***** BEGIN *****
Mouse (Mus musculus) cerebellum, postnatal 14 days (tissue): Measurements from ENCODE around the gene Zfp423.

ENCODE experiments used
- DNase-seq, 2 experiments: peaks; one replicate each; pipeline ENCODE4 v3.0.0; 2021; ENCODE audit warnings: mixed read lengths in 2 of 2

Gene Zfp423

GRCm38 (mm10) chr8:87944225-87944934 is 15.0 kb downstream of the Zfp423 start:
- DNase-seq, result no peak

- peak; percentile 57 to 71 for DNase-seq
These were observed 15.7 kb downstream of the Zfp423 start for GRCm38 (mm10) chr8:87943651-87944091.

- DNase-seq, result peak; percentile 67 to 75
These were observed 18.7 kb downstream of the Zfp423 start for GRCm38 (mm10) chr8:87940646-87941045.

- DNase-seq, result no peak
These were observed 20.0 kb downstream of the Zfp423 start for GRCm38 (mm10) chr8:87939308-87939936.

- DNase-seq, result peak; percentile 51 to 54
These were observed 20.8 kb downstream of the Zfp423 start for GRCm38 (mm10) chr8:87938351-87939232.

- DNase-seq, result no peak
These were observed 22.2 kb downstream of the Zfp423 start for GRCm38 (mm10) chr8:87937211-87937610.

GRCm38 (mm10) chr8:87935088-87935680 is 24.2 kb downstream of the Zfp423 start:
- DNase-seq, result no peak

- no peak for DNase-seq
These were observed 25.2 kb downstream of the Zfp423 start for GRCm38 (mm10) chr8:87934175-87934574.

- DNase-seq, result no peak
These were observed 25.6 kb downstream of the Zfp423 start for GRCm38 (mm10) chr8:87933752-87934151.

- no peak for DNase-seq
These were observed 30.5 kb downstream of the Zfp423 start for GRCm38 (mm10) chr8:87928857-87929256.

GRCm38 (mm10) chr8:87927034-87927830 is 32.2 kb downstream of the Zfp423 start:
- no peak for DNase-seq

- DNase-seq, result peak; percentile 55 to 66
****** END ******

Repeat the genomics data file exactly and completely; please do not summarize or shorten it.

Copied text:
Mouse (Mus musculus) cerebellum, postnatal 14 days (tissue): Measurements from ENCODE around the gene Zfp423.

ENCODE experiments used
- DNase-seq, 2 experiments: peaks; one replicate each; pipeline ENCODE4 v3.0.0; 2021; ENCODE audit warnings: mixed read lengths in 2 of 2

Gene Zfp423

GRCm38 (mm10) chr8:87944225-87944934 is 15.0 kb downstream of the Zfp423 start:
- DNase-seq, result no peak

- peak; percentile 57 to 71 for DNase-seq
These were observed 15.7 kb downstream of the Zfp423 start for GRCm38 (mm10) chr8:87943651-87944091.

- DNase-seq, result peak; percentile 67 to 75
These were observed 18.7 kb downstream of the Zfp423 start for GRCm38 (mm10) chr8:87940646-87941045.

- DNase-seq, result no peak
These were observed 20.0 kb downstream of the Zfp423 start for GRCm38 (mm10) chr8:87939308-87939936.

- DNase-seq, result peak; percentile 51 to 54
These were observed 20.8 kb downstream of the Zfp423 start for GRCm38 (mm10) chr8:87938351-87939232.

- DNase-seq, result no peak
These were observed 22.2 kb downstream of the Zfp423 start for GRCm38 (mm10) chr8:87937211-87937610.

GRCm38 (mm10) chr8:87935088-87935680 is 24.2 kb downstream of the Zfp423 start:
- DNase-seq, result no peak

- no peak for DNase-seq
These were observed 25.2 kb downstream of the Zfp423 start for GRCm38 (mm10) chr8:87934175-87934574.

- DNase-seq, result no peak
These were observed 25.6 kb downstream of the Zfp423 start for GRCm38 (mm10) chr8:87933752-87934151.

- no peak for DNase-seq
These were observed 30.5 kb downstream of the Zfp423 start for GRCm38 (mm10) chr8:87928857-87929256.

GRCm38 (mm10) chr8:87927034-87927830 is 32.2 kb downstream of the Zfp423 start:
- no peak for DNase-seq

- DNase-seq, result peak; percentile 55 to 66